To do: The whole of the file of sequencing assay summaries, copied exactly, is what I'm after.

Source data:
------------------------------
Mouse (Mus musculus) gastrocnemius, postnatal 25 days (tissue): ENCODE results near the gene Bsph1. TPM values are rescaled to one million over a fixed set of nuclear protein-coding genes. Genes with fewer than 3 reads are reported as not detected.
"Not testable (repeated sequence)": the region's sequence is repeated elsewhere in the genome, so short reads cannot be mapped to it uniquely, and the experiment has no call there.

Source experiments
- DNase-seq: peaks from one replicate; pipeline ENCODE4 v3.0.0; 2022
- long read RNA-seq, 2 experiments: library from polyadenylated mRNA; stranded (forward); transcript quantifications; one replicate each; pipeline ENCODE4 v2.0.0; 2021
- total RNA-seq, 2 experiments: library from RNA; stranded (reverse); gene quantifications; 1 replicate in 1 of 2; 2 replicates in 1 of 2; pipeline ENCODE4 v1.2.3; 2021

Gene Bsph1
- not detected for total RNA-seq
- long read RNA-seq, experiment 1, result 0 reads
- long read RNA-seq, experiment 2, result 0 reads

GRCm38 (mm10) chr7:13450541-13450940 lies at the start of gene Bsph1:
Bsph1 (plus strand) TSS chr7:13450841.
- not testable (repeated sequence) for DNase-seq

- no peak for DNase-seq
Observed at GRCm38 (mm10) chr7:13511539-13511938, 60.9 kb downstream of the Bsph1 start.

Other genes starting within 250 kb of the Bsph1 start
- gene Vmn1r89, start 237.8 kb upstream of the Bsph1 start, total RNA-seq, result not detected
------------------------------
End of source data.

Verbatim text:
Mouse (Mus musculus) gastrocnemius, postnatal 25 days (tissue): ENCODE results near the gene Bsph1. TPM values are rescaled to one million over a fixed set of nuclear protein-coding genes. Genes with fewer than 3 reads are reported as not detected.
"Not testable (repeated sequence)": the region's sequence is repeated elsewhere in the genome, so short reads cannot be mapped to it uniquely, and the experiment has no call there.

Source experiments
- DNase-seq: peaks from one replicate; pipeline ENCODE4 v3.0.0; 2022
- long read RNA-seq, 2 experiments: library from polyadenylated mRNA; stranded (forward); transcript quantifications; one replicate each; pipeline ENCODE4 v2.0.0; 2021
- total RNA-seq, 2 experiments: library from RNA; stranded (reverse); gene quantifications; 1 replicate in 1 of 2; 2 replicates in 1 of 2; pipeline ENCODE4 v1.2.3; 2021

Gene Bsph1
- not detected for total RNA-seq
- long read RNA-seq, experiment 1, result 0 reads
- long read RNA-seq, experiment 2, result 0 reads

GRCm38 (mm10) chr7:13450541-13450940 lies at the start of gene Bsph1:
Bsph1 (plus strand) TSS chr7:13450841.
- not testable (repeated sequence) for DNase-seq

- no peak for DNase-seq
Observed at GRCm38 (mm10) chr7:13511539-13511938, 60.9 kb downstream of the Bsph1 start.

Other genes starting within 250 kb of the Bsph1 start
- gene Vmn1r89, start 237.8 kb upstream of the Bsph1 start, total RNA-seq, result not detected